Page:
It might have felt like yesterday when we were preparing for the start of the school year and having summer picnics. But as of right now, we’re actually in the last few days of September, and the last quarter of 2022 is drawing near. So now is the time to concentrate on year-end financial issues and complete crucial tasks that might prepare you well for 2023. Here are some crucial decisions you need to make over the coming months that you shouldn’t put off.
1. Increase your emergency fund
Although many financial experts are issuing warnings, we cannot state with certainty that a recession will occur in 2023. Increasing your emergency fund is an excellent idea so you’ll have enough of money in your savings account to draw on if the economy worsens and your employment is threatened.
In actuality, you want to make sure that your savings account has at least three months’ worth of necessary expenses. Some financial professionals would even advise you that, in these unpredictable times, you should have an emergency fund with eight to twelve months’ worth of expenses.
2. Boost your 401k (k)
This year, the maximum contribution to 401(k) plans is $20,500 for participants under the age of 50 and $27,000 for those over 50. As a result, it may not be possible to max out your 401(k), which is understandable.
However, it doesn’t imply that you can’t attempt to slip extra money into your retirement account. Additionally, you should make an effort to make enough contributions from your own income to qualify for your employer’s full 401(k) match.
However, don’t put off increasing your 401(k) contributions for too long. You should submit that request long before the end of the year since your benefits or payroll coordinator might require time to handle it since such deductions are made directly from your paycheck.
3. Utilize your FSA
Do you have funds in a flexible spending account? You could only have until December 31 to spend your money before you risk losing it. While some plans provide an extension or the carrying over of certain funds, your plan might not (though it’s still wise to double-check).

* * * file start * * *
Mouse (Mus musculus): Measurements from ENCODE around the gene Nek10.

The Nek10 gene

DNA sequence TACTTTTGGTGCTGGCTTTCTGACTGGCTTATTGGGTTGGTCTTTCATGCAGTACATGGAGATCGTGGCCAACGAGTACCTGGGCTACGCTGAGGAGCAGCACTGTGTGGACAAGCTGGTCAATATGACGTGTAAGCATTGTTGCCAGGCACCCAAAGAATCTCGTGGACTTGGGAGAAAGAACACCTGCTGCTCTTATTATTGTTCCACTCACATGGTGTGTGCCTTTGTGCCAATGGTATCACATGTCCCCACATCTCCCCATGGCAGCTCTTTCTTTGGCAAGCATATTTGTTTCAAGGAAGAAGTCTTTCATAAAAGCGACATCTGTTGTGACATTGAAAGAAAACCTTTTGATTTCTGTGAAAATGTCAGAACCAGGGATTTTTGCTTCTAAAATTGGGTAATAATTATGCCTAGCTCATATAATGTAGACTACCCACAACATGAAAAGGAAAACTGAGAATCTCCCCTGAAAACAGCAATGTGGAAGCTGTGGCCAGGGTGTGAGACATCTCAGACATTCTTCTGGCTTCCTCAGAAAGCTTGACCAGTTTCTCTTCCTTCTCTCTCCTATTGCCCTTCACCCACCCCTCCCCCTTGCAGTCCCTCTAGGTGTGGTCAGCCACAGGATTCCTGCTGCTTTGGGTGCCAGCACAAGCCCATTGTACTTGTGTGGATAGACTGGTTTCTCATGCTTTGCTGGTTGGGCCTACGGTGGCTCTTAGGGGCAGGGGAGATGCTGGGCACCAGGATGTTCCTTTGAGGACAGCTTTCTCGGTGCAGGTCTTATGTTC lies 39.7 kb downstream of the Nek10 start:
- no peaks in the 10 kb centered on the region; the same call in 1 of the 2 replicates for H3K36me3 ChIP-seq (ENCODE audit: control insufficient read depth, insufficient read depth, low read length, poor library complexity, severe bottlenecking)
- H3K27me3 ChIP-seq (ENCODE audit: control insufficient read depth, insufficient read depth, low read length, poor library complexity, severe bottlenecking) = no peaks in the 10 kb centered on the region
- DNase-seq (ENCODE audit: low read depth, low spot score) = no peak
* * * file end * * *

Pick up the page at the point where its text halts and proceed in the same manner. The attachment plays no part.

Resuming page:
Consider some of the doctor’s visits you’ve been putting off and begin making plans for them. Consider renewing longer-term prescriptions or purchasing new eyewear to use up your remaining balance.
4. Pay off expensive debt
Do you have credit card debt? That debt may become more costly for you if the Federal Reserve continues to raise interest rates as a strategy to combat inflation. And you won’t want that hanging over your head if a recession occurs the next year.
Instead, examine your spending to see if there are any areas where you can generate savings and pay more on your debt. You may also think about starting a temporary side business to make additional money.
5. Discuss taxes with a tax expert
In 2022, your income could have changed. Or perhaps you sold some stocks, inherited some property, or went through another scenario that can have an effect on your taxes.
If you haven’t already, now is an excellent opportunity to schedule a consultation with a tax expert. That individual might be able to provide you with some advice you can use during the three following months to lessen your tax burden and prevent incurring a hefty IRS charge when you submit your 2022 taxes in 2023.
We might find it difficult to comprehend how close 2023 is now. However, if you take these important steps before 2022 comes to an end, you can find yourself in a lot better and more secure financial situation the following year.